It went on from there, with many bits of very practical advice we might not always think of on our own. Included were practice sessions to help overcome the natural tendency not to speak up or draw attention from others. This short course, just a couple of hours in a friendly group setting, did wonders for my ability to deal with the need to make others aware of my hearing loss and how to respond to it. Be proactive on your own behalf was the message. It works.

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    • This is a fantastic idea. I wish audiologists would offer a course like this. One place you can get help like this is with a support organization like HLAA or ALDA. Seattle has a very strong HLAA chapter and I think an ALDA chapter as well. You might look into going to some of their meetings.

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      • I suggested it to the hearing aid provider I became acquainted with when assisting a 90 year old friend to get new hearing aids, but he wasn’t interested. But because I had taken that course on Bainbridge, I was able to help her overcome her natural reluctance to speak up, although the family wasn’t very receptive I must say, no doubt a common problem. People seem to think hearing aids instantly cure all problems.

        Hmmm… I might go to one of those association meetings just to toss out the suggestion that they consider promoting the idea of such a course. Thanks.

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  2. Hi Katherine, Love the post — and the final sentence gave me a very good laugh. Perhaps I missed this explanation in a prior post, but why does hearing loss afflict men at twice the rate of women? H.

    Helena Rosenberg, MFT 25500 Hawthorne Blvd. Ste. 1220 Torrance, CA 90505 & 9171 Wilshire Blvd. Ste. 670 Beverly Hills, CA 90210 (310) 226-6161

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    • Lots of reasons probably. Men traditionally were more likely to work in noisy factory jobs, to do noisy yard work, to go to noisy sports events like football stadiums, to be in active duty military. Until pretty recently most didn’t wear any hearing protection in any of these situations.
      There’s probably also a genetic component though I’m not sure if that’s been proved.

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  3. Thank you Katherine. Anybody can acquire a HA, but learning to live with them is a whole other proposition. My guess is that when most of us are fitted with HAs, we write a check and are sent on our way. Some auditory training including speech reading would have helped me enormously. Audiologists don’t make any money performing or sponsoring such activities. These are the very people who should (in my opinion) be involved in such activities. I have gotten more help in living with hearing loss from blogs like yours than from any professional with whom I have formerly had a relationship.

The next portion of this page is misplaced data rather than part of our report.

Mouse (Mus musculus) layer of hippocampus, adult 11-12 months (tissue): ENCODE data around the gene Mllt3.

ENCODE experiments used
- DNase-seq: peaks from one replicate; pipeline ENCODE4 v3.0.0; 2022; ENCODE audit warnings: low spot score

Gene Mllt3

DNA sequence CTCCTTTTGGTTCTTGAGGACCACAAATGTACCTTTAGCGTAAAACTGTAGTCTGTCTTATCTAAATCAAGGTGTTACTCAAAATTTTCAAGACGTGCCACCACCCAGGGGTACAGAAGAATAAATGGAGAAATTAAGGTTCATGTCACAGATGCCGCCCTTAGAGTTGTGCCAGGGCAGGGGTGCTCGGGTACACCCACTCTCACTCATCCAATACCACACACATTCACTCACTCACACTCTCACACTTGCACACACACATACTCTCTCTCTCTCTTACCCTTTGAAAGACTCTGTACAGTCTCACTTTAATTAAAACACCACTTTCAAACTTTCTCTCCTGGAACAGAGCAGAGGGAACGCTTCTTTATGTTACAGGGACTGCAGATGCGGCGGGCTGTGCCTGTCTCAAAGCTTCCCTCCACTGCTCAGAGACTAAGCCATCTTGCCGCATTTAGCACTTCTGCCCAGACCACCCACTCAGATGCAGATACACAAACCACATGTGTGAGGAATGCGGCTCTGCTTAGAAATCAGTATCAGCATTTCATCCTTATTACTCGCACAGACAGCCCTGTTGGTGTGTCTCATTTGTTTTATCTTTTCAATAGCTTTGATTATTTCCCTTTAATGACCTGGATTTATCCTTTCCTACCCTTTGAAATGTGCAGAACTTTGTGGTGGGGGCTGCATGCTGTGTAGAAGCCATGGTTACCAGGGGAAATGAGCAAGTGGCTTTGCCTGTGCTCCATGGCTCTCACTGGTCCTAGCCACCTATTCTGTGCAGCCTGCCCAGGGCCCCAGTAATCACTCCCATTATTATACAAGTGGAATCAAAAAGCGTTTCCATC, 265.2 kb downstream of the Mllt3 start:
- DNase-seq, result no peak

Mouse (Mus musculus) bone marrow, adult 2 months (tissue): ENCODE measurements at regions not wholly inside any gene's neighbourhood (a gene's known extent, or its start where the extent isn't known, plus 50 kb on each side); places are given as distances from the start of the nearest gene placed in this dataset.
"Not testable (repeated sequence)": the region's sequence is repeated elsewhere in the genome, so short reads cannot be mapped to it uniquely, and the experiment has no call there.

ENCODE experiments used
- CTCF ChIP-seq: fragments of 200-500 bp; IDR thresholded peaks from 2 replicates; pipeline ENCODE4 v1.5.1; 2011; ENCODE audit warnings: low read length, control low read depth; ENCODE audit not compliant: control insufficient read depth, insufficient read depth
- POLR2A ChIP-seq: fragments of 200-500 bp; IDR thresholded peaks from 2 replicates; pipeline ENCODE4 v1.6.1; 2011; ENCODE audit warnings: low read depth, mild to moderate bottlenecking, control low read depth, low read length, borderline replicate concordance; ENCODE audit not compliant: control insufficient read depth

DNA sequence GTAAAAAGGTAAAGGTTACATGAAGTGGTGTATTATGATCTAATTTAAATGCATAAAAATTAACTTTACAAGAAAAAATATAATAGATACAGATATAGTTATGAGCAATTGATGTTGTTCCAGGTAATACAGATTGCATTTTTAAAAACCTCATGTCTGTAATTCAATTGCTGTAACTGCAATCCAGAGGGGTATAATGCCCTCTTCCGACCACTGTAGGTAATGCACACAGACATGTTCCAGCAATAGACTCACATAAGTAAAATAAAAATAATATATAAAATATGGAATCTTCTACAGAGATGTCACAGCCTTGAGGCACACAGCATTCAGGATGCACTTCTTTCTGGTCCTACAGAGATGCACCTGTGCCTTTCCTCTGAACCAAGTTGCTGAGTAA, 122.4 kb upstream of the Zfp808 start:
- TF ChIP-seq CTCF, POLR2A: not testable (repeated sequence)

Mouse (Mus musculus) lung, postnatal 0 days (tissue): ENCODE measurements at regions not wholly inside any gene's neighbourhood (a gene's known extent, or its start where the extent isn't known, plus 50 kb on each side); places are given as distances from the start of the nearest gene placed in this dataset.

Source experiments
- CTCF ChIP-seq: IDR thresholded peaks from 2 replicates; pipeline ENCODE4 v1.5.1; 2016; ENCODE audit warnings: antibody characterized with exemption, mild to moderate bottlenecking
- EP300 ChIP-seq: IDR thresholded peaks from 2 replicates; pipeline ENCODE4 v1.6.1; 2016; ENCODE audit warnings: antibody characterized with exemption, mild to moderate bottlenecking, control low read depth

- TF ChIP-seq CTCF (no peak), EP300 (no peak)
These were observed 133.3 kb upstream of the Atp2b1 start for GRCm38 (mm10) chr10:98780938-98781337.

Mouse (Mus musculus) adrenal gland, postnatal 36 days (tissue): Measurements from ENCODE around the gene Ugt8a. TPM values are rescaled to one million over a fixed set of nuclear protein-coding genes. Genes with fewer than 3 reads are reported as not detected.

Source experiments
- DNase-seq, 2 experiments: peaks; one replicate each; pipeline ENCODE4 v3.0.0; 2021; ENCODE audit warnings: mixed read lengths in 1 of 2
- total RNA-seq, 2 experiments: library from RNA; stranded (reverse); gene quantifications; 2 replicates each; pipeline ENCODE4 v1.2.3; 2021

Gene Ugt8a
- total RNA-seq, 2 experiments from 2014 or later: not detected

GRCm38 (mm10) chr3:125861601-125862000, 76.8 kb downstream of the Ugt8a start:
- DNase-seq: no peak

I’m wondering if there is a flaw in the audiology business model. If audiologists operated more like primary care physicians they would be referring clients to agencies and organizations whose function is to provide the very things we are talking about. They are good at tweaking the device but pretty dismal in helping clients live in the real world with those devices.

    I completely agree about the gender differences in living with hearing loss and hearing aids. Long ago I decided that women dealt with life more realistically than men. Generally speaking, of course. 🙂

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    • There is a flaw in the audiology business model, just as you describe. There is profit in selling hearing aids but not in offering rehabilitative services, which are time consuming and much less remunerative than selling a hearing aid. I do wonder why audiologists are so reluctant to refer clients to organizations like the Hearing Loss Association of America that can help their clients learn to use their hearing aids more effectively. Most audiologists don’t even know what HLAA is. It seems like a real disservice to their clients.
      At the risk of self-promotion, I also don’t know why audiologists don’t suggest my books to their clients. They are full of very helpful practical information. The feedback from readers that I get is gratitude for finally helping them figure out what’s what with their hearing loss and what they can do about it. They often ask why they didn’t hear this from their audiologist.

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      • Katherine – your writings have surely helped me. I asked my “last” audiologist why he didn’t recommend good books and provide information on assistive technologies (audio loops for instance) and he claimed not to know of any good books and on the latter he said there was no money there for him. I have moved on. Thanks again.

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      • A lot of people think that if the audiology business model shifted to providing these kinds of services to people who need them — and sold hearing aids at a lower price to people who don’t need the extra services, including most of those with mild to moderate hearing loss — everyone would benefit. More hearing aids sold, more information and education and assistive devices for those who need them — how can this not be a better model for everyone, including audiologists?